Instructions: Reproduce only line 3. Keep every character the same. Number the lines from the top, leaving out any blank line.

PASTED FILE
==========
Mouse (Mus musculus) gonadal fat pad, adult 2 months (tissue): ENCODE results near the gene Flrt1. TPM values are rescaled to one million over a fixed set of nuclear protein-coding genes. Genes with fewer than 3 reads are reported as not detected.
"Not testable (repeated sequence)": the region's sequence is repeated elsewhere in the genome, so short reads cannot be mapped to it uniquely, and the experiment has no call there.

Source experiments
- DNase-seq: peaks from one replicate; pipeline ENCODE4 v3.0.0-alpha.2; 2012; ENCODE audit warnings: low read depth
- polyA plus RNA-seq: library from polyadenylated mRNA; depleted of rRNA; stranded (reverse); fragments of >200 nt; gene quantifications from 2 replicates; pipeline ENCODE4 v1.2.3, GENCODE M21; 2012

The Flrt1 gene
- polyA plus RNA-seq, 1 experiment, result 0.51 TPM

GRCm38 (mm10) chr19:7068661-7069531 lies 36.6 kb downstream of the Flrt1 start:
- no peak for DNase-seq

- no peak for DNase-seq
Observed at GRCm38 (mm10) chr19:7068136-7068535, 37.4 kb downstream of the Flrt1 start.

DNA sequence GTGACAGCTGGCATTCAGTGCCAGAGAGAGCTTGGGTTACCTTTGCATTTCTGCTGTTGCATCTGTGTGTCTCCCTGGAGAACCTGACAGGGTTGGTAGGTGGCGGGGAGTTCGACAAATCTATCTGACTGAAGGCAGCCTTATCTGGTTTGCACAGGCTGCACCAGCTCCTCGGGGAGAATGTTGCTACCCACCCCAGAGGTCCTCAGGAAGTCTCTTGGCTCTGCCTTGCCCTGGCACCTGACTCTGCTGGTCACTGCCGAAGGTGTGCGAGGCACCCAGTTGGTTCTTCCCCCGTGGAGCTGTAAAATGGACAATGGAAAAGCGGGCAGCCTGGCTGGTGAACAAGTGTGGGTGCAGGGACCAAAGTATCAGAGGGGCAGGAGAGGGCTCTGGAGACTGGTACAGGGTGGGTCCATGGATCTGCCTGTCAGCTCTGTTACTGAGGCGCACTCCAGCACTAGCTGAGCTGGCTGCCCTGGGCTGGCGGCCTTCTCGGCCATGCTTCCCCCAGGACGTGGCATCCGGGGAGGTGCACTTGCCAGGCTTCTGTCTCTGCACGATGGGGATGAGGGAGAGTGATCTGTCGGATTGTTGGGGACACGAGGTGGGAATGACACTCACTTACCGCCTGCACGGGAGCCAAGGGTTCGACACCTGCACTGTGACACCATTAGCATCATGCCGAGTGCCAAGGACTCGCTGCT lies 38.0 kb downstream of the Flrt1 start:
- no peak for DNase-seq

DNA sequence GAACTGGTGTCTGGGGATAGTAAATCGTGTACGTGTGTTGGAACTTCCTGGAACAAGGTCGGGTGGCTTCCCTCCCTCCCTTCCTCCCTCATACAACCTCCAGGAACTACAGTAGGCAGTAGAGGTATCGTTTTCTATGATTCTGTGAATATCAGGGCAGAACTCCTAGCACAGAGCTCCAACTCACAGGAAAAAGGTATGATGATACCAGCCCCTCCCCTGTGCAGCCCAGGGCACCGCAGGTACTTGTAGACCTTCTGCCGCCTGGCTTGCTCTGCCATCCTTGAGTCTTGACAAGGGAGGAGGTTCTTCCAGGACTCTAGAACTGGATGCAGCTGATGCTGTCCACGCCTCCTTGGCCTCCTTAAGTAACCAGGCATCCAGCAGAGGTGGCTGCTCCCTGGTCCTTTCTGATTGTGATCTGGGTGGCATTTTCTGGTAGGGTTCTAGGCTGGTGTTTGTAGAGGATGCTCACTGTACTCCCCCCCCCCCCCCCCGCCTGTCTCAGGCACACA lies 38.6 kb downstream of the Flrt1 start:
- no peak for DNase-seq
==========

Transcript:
Source experiments